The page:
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The worst mission advice ever

by on September 18, 2010

I was reading 1 Thessalonians 4 this morning, and this verse caught my attention:

Aspire to be quiet and mind your own business, and to work with your own hands – as we instructed you – so that you may live attractively before outsiders.

Wow. Now there’s a mission strategy! This is Paul writing to a hot missional church. These are the guys from whom “the Word of the Lord sounded forth from you in Macedonia and Achaia…everywhere” (1 Thes 1:8).

Paul’s advice to these believers who are proclaiming the Word loudly, far and wide? Try to be quiet. That’s got to be the worst mission advice ever, hasn’t it?

What exactly does Paul mean? The word ‘to be quiet’ often means ‘to rest’, and sometimes ‘to hold your peace’ or ‘to be quiet.’ Here it clearly doesn’t mean to rest: Paul is talking about working hard. It’s most likely about being quiet. Our translations ‘to live quietly’ or ‘to lead a quiet life’ aren’t too far from the mark. As long as we don’t hear Paul saying ‘join a monastery’ or ‘avoid parties.’ That’s not his point. He’s thinking ultimately of how the Christians treat people, about how to not create strife and ill-feeling. Ultimately he’s thinking  about the impression they give  to outsiders, to non-believers. He’s talking mission strategy.

What’s Paul’s goal here? It seems he wants the church at Thessalonica to be known for their peaceful, peace-making, loving community, and their mind-their-own-business attitude. He wants their lives and their style of relating to be attractive to outsiders. The translations ‘live properly’ and ‘win the respect’ need nuancing: it’s an active thing on our part, and it’s about looking good.  The idea is that they make the gospel attractive by their gracious and respectful behaviour.

I come from a long tradition of God-botherers. From day one as a believer, I was taught to find ways to talk Jesus with people who didn’t want to talk Jesus. I’ve been trained to think that if I can make a conversation about Jesus happen, then that’s a win. I learned to go door to door and try to get people to listen to a message they didn’t want to hear. I read books on ‘how to bring the conversation round.’ I learned not to take ‘no’ for an answer, but to keep on trying. We expected to be seen as nuisances – but if it brought someone to Christ, it was worth it!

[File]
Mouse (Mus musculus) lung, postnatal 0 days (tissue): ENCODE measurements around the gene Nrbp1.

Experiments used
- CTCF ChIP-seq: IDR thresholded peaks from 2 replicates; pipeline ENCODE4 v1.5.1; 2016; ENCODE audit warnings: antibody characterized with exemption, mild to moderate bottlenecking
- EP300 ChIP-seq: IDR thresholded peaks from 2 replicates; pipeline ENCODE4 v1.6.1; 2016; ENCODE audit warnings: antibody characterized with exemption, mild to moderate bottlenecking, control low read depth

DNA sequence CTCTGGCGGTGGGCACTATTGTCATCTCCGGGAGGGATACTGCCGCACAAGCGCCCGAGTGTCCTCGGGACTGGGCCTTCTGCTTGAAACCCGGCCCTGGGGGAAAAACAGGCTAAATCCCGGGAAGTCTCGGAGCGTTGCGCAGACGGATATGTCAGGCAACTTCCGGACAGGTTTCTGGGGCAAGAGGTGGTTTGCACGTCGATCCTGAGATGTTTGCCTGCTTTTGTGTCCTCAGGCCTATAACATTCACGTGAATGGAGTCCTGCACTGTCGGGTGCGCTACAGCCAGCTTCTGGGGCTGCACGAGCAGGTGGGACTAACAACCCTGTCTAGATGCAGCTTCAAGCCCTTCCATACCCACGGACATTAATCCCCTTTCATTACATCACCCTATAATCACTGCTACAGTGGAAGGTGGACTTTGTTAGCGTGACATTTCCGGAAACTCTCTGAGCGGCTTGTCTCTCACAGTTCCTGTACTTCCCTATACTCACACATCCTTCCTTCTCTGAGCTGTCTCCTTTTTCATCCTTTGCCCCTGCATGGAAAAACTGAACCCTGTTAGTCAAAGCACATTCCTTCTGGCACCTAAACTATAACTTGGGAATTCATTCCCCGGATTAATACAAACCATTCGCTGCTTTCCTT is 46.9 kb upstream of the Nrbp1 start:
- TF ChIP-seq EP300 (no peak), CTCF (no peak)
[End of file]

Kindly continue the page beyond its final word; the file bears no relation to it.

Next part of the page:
I reckon in the end I made a pretty good salesman. But I wonder what Paul would have thought of me as a missioner?

So here’s the question: how can we reconcile  our evangelical goal of producing gospel loudmouths, with Paul’s instruction to be quiet?

From → General

11 Comments
  1. Keith permalink

    It seems to me that in the N.T. church it was envisaged that there would only be a small number of loudmouths – people with a gift for it, called evangelists. Everyone else in the church helps the arguments of the gifted evangelists by living transformed lives that show just how wonderful the gospel is. I think a lot of the problem is that we often try to turn every church member into an evangelist.

    • Agreed! ‘Not many of you should aspire to teach’ is surely a caution to all about how they use their words, especially in public forums.

      However, even the Spirit-gifted loudmouths are not called to bother their neighbours and make a nuisance of themselves! Somehow this gift needs to be exercised with grace.

  2. Susannah permalink

    I’m with you on that one, Keith – designated evangelists do seem to have a specific calling in the NT. Sometimes those who are not the loudmouth type feel like they aren’t really contributing, or (worse) evangelism becomes the one true mark of genuine discipleship – very depressing. Perhaps we need to appreciate more the sheer breadth of the church’s work in making the gospel attractive. You couldn’t have a body made up just of mouths.

    • I’m struck by how often I hear this observation about low morale amongst the non-talkers. Seems like a real issue for our churches. The non-talkers feel like they can never be much help, with their current ‘gifting’. Perhaps affirming the significance of non-verbal ministry in a regular way might help?